I guess we all have this glorified vision of starting our own business.
One fateful night sitting around with friends and a nice bottle of wine leads to one of those 'eureka' moments, that seeds a spiral of excitement and passion for your new business venture.
Investment and capital flood in because, of course, your idea is brilliant and before you know it - you've turned over a million pounds.
However, we don't live in a movie - and the reality of your start up business going in a direct upward trajectory isn't exactly a true representation of reality.
For the past two years I've had more media exposure and social media following than I've known what to do with. To be honest, most companies would give their right arm to have that level of positive exposure. But when you're still in the start up phase of your business, that press exposure can be both a blessing and a curse.
The truth is; being an entrepreneur is hard. It takes guts to leave a stable job behind, a constant and worrying low bank balance and sheer overwhelming determination to keep going. In all honesty, there are more bad days than good, but it's those singular moments of triumph that keep you pushing forward to that faint light at the end of the tunnel.
But most importantly, for every start up entrepreneur and successful ones that I've met - money has never been and will never be their main drive. See for them, money is only one factor in their success.
For every budding moneymaker, they chase the 'Niche Market', that ever-elusive gap that is just screaming to be filled (no pun intended), that will undoubtedly make you rich beyond your wildest dreams. See - I studied business at school, college and university and throughout the whole of my education in business I was taught, to a point of exhaustion, that the most important aspect of starting a new business is finding that 'niche market'.
Well let me tell you - it's like searching for the Holy Grail, it never really exists.
I have met so many passionate and determined people who constantly come up with the next 'big idea'. You know, the one that will make them rich.
A shaving foam assistant, a waterproof radio, a new type of digital marketing, a style magazine...the list goes on. But the fundamental flaw of all those individuals' thoughts was bottom line - money. How can I turn a quick profit on this idea and make a million. The truth is, you can't. There is no such thing as easy money, and if you find it - I guarantee you'll find a string attached somewhere down the line.
But those people who drive their business idea forward with a fundamental passion for something they love, that's where success lies. In following your dream, your passion and your integrity to provide something which you personally love and others do too.
The truth is, being successful requires a level of integrity and authenticity, for you and your brand. If you create something with the sole purpose to make money - 99 times out of 100 you will fail. People will see through your transparency and not support your venture. But - if you approach your new start up with a level of care and passion, people will see that too.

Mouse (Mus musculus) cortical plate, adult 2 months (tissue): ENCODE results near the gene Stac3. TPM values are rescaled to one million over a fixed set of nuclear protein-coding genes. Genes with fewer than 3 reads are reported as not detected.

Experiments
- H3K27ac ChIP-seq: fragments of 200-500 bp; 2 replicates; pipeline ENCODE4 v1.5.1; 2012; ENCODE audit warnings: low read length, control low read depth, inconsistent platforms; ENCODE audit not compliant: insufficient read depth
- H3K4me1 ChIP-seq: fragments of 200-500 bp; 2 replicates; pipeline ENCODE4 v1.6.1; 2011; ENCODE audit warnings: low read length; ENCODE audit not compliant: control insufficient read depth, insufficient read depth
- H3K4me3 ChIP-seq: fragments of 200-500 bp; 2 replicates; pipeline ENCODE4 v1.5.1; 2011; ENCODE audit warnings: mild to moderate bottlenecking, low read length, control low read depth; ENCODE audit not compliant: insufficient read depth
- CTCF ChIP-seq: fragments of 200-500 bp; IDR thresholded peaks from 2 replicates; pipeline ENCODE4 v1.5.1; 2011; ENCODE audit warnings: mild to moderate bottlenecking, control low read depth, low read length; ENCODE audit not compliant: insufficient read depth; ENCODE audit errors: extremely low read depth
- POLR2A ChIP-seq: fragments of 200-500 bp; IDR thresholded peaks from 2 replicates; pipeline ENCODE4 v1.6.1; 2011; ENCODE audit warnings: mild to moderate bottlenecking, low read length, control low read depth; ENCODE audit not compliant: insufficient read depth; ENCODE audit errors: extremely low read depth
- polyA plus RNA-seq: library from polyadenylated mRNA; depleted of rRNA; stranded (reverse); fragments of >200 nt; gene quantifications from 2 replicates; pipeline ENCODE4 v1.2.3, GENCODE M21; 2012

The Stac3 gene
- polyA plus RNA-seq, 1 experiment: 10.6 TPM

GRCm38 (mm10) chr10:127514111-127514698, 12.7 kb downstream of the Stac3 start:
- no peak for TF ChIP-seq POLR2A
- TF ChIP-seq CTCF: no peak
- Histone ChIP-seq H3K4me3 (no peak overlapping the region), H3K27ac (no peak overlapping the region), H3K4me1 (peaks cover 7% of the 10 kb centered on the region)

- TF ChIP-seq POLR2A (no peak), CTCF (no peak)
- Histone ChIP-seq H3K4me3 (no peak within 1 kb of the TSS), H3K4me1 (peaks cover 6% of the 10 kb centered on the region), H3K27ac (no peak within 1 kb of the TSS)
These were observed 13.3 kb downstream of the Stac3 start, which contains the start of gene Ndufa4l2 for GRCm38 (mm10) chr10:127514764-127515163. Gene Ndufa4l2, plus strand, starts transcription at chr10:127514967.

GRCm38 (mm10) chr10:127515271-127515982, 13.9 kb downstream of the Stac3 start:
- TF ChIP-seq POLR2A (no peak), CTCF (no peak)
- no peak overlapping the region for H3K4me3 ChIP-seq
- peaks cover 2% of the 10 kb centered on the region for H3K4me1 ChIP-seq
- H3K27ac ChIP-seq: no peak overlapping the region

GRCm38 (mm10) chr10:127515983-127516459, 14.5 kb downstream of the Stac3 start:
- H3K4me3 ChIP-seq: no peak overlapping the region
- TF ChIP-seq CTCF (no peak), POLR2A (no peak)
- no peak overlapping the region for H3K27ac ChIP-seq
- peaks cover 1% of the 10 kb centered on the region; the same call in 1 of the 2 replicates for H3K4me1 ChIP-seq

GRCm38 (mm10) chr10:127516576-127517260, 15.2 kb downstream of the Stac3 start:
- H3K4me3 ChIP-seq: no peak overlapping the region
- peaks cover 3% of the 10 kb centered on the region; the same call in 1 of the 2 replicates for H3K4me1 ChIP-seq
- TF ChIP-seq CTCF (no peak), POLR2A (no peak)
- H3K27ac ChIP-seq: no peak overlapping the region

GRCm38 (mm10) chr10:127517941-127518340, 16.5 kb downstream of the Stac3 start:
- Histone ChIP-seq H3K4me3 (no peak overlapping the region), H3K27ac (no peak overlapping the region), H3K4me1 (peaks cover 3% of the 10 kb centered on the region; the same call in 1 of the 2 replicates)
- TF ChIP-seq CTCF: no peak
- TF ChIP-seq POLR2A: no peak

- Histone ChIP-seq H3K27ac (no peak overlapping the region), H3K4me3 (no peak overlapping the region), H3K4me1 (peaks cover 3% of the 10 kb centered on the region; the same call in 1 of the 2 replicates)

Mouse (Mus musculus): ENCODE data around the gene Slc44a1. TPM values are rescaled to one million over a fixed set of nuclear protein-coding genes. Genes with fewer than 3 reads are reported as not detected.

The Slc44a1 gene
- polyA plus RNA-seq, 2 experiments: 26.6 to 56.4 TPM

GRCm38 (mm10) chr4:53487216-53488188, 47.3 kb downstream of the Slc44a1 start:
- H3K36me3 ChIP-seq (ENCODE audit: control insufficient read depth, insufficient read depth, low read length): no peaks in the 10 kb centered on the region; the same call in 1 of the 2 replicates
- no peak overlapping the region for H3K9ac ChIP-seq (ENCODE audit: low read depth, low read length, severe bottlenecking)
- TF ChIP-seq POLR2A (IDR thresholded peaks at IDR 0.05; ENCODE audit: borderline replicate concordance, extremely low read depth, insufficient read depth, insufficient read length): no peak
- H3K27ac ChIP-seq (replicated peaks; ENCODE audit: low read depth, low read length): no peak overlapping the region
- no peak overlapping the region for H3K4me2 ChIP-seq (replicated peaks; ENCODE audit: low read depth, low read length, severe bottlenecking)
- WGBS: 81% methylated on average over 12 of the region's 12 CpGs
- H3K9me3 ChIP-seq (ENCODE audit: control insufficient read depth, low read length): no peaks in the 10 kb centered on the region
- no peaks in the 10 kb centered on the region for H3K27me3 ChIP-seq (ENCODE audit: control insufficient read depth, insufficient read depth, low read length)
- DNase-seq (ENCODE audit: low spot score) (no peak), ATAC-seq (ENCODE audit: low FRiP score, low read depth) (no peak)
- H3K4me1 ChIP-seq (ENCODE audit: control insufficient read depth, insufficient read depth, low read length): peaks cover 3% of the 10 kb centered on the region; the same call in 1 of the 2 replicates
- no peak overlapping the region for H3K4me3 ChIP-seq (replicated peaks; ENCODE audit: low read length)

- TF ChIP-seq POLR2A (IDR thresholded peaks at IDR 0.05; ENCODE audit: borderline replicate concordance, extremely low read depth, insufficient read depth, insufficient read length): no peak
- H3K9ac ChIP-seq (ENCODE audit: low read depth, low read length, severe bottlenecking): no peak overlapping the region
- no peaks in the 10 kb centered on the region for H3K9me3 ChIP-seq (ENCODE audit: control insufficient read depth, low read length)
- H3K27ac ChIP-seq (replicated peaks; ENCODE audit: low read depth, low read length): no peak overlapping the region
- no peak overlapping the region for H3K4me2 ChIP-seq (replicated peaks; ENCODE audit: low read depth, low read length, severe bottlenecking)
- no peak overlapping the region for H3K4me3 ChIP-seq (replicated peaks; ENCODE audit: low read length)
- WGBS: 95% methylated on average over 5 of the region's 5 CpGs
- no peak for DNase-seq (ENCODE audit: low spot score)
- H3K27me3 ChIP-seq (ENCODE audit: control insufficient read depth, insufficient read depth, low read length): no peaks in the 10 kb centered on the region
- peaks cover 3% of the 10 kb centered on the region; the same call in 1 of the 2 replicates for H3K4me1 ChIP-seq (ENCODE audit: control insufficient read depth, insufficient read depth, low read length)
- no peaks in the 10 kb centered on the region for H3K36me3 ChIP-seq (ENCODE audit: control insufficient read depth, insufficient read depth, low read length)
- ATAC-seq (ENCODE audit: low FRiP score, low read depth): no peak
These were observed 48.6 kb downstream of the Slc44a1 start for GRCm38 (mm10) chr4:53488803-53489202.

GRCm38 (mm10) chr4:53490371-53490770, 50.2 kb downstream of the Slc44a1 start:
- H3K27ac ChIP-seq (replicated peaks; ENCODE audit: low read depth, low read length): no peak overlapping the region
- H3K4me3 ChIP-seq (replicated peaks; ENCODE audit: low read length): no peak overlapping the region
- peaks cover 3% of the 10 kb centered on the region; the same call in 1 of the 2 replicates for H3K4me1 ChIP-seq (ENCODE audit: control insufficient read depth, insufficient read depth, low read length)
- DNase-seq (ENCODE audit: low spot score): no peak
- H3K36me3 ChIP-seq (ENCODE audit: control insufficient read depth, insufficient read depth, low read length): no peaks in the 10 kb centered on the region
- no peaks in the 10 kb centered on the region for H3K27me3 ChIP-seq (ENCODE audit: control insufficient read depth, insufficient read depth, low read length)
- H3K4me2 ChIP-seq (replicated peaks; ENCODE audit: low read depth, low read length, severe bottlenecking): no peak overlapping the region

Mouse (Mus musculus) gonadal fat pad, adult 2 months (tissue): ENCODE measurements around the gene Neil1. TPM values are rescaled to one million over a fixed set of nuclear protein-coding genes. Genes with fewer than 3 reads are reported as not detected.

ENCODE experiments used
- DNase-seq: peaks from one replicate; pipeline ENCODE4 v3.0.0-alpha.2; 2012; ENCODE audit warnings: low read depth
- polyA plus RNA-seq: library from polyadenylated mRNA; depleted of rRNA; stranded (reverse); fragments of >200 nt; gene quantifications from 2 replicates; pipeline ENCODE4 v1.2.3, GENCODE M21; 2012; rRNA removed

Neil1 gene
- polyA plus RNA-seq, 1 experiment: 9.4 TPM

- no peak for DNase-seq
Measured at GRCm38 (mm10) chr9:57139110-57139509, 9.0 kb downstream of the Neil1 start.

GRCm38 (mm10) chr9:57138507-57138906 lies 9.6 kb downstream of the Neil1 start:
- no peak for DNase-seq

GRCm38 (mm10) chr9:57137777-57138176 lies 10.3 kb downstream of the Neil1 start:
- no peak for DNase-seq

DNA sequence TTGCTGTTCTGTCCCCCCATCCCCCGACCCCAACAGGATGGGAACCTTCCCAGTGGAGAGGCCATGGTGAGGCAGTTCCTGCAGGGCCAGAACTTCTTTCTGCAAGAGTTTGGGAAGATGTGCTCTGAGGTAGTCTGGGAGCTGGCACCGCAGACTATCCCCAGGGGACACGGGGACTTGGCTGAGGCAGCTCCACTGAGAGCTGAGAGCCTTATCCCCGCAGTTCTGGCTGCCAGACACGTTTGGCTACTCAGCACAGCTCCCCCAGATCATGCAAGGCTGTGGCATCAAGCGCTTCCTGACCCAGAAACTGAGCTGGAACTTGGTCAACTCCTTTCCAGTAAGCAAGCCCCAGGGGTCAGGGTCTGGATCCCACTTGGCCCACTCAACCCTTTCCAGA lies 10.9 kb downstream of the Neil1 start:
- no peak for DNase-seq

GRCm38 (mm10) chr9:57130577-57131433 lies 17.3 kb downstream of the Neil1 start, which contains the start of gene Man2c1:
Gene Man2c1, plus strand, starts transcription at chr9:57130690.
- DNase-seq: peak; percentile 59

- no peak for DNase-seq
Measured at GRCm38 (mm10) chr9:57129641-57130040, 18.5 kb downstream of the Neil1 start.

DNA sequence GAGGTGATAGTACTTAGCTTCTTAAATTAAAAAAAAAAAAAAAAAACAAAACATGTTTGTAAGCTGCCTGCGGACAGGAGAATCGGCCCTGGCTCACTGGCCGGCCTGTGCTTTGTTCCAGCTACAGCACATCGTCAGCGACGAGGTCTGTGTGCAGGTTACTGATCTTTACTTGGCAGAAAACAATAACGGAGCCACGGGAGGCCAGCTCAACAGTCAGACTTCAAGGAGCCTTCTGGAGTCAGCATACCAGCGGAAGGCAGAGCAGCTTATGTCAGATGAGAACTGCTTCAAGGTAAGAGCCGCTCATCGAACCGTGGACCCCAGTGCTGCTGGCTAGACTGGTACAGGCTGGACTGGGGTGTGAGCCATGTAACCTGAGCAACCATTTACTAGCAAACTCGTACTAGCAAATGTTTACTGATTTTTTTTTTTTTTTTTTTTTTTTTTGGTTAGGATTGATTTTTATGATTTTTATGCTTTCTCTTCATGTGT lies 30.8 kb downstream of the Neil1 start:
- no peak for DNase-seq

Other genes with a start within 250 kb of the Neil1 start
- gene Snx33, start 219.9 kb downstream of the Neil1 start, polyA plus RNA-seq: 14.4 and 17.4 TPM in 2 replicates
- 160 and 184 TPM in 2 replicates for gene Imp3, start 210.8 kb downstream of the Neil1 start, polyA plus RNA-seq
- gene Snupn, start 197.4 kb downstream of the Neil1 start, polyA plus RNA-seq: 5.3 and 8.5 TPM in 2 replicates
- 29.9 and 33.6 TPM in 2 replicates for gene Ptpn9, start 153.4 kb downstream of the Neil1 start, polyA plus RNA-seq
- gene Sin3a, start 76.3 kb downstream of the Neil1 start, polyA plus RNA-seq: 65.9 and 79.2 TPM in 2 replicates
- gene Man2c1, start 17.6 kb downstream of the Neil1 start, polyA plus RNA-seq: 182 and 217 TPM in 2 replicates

Creating a brand is like molding a person. People like nice things; they warm to them and want to help. Good customer service, a great authentic brand and good people behind that organisation who people can relate to mean that you will grow and develop your company into something people will love and respect. Turning your dream into a tangible and of course, profitable reality.
But following that dream is tough. It will be one of the hardest decisions you will ever make. Rome wasn't built in a day and neither will your grand idea - but that's ok - because nobody is expecting you to be a success over night, only yourself.
If you're like me, the type of person who really can't work for somebody else - then take a leap of faith and follow your heart. But be prepared for sleepless nights, working until 2am and that feeling that not matter how hard you try, you keep hitting a brick wall.
But, you're not alone. J.K. Rowling was turned away by 20 publishers before somebody took a leap of faith on her Harry Potter stories. Oprah Winfrey was between jobs at the age of 30 and even Walter Disney himself faced bankruptcy 3 times.
See the thing is - starting your own business is probably one of the hardest, most challenging things you'll ever do in your life. But the rewards of it being successful are so much more than a slightly bigger bank account. It's a level of self-satisfaction, knowing that through your own hard work you have turned a simple idea into a thriving enterprise, business, brand, commodity, not-for-profit or even charity.
For me - that's my biggest drive. Knowing that I am capable of taking my ideas and turning them into something that I can call my own. Feelings that you can't win, find, be told or even achieve if you decide to follow the pack and live a life of 9-5.
So why do I put myself through continuous financial struggle, heartache, sleepless nights and even disapproval from friends and family?
Because I know, in my gut that I can do something that may one day change the world. Maybe I was born with this feeling, maybe I'm too stubborn to accept the status-quo or maybe I am just too damn independent for my own good - but if you don't work hard to make your dreams come true; you'll just sit at a desk working for somebody who did.Suggest a correction